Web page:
Choosing a Major

There is no formal “pre-pharmacy” major. Pharmacy schools are interested in broadly educated students who have developed excellent writing and speaking skills, possess analytic and synthetic thinking ability, and are enthusiastic, life-long learners. Understanding of the social aspects of medicine is just as important as understanding the science. Your major will not determine your success in applying to pharmacy school. Your interests should determine your choice of major. Majoring in an area that you enjoy is more likely to lead to academic success than pursuing a field for which you have little enthusiasm. Regardless of your major, it is necessary to demonstrate a mastery of science; proficiency in other areas will not compensate for lack of science ability.

The benefits of choosing to major in one of the sciences is that many of the courses required to prepare for clinical medical careers and the associated standardized tests, such as the PCAT, can be satisfied as part of the science degree requirements. Therefore, a student can prepare for pharmacy school, while also satisfying degree requirements, without taking too many additional courses.

Undergraduate Preparation  

Undergraduate Preparation

Preparing for Pharmacy School

Selecting a Major

 Students can also apply and enter Pharmacy school without completing an undergraduate degree. Even though this has been successful in the past, there are risks associated with it, and as competition increases, it is likely to affect your chances by comparison with other students.

IMPORTANT: Students are urged to plan their schedules with a specific major and general degree requirements at the College of Charleston in mind, in addition to meeting the allied health prerequisites. Students interested in all programs should select a major and work toward a degree at the College. If you are admitted into a program before you graduate, you have not "lost" anything, but if you stay here another year, you will be further along toward a degree. You should be aware that having a Baccalaureate degree weighs favorably in applying to many programs, even if it is not required. Plan your college curriculum as though you have two equal goals---(1st) meeting the allied health requirements and (2nd) earning a degree in a College of Charleston major. There is no "magic major" to insure admission into a program although some clearly provide a better academic preparation.Your major will not determine your success in applying to pharmacy school.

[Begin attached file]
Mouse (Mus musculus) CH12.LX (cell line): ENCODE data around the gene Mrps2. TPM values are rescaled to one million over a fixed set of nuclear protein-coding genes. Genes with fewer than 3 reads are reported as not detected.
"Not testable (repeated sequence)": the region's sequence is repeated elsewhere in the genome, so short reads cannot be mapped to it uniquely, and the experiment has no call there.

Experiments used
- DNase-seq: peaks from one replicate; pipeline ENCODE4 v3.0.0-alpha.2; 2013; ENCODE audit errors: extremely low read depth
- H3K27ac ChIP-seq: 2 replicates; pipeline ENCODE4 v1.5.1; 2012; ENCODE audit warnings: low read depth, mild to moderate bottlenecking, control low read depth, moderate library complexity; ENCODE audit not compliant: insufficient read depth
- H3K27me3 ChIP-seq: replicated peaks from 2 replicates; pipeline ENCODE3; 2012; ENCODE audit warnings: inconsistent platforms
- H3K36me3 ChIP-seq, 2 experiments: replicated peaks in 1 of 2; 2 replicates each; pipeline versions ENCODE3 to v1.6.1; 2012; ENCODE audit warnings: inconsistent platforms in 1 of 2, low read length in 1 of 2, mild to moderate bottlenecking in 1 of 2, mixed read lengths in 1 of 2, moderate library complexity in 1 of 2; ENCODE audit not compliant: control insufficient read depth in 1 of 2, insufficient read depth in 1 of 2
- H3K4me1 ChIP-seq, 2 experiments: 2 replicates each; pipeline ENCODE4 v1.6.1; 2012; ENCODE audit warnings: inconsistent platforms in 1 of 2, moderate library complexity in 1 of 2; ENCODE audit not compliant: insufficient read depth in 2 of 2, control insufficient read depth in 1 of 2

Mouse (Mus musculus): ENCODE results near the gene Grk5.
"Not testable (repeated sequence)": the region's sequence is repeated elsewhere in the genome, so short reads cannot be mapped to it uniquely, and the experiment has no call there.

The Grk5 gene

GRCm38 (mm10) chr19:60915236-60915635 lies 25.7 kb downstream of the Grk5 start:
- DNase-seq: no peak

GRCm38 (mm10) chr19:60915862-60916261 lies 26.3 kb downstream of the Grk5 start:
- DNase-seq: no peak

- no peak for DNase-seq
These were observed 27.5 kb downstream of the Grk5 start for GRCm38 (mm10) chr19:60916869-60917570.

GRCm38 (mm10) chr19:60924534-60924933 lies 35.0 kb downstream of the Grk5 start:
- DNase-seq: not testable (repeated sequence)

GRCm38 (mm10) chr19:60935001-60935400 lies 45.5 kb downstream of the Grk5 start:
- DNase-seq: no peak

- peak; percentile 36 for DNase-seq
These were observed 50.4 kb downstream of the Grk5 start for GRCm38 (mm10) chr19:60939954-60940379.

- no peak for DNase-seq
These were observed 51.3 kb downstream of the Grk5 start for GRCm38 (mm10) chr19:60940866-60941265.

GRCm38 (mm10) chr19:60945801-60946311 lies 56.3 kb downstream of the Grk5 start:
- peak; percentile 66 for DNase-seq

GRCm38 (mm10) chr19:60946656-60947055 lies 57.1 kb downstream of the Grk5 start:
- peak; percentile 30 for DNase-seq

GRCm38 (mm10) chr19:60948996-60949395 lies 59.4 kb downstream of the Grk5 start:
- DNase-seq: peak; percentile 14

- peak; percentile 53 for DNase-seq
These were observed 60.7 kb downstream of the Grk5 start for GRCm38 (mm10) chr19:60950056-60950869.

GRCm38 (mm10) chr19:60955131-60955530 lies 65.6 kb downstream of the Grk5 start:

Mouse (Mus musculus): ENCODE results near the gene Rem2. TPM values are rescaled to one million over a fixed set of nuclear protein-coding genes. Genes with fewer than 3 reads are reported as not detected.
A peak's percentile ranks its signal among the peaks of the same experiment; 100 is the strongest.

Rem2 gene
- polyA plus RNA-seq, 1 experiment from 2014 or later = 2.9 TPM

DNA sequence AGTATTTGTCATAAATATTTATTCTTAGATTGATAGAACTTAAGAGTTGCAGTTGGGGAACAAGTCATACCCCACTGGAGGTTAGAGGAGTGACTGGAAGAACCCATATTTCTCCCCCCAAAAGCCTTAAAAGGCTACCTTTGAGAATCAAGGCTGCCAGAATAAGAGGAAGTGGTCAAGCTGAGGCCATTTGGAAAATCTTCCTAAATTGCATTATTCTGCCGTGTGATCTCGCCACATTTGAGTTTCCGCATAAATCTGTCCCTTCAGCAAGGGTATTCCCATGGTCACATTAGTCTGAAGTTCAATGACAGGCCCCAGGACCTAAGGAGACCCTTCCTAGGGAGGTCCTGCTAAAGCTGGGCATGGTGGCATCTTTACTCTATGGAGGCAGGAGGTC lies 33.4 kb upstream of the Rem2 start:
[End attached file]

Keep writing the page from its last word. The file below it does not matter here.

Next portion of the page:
Pharmacy schools are interested in broadly educated students who have developed excellent writing and speaking skills, possess analytic and synthetic thinking ability, and are enthusiastic, life-long learners. Understanding of the social aspects of pharmacy is just as important as understanding the science.

Your interests should determine your choice of major. Majoring in an area that you enjoy is more likely to lead to academic success than pursuing a field for which you have little enthusiasm. Regardless of your major, it is necessary to demonstrate science ability; proficiency in other areas will not compensate for lack of science ability.


 Matriculation into pharmacy school requires completion of approximately 66 hours of prerequisites that may include microbiology, statistics, economics, psychology, and communications in addition to the basic science courses.  Information for the specific requirements for the South Carolina pharmacy program can be found below and also by going to

If you are planning to apply to other Pharmacy Schools, you should check their specific requirements sometime during your sophomore year and discuss with your advisor.

Requirements for South Carolina School of Pharmacy


Semester Hours

General Chemistry (Qualitative Analysis): Chem 111+ lab, Chem 112 + lab


Organic Chemistry: Chem 231 + lab, Chem 232 +lab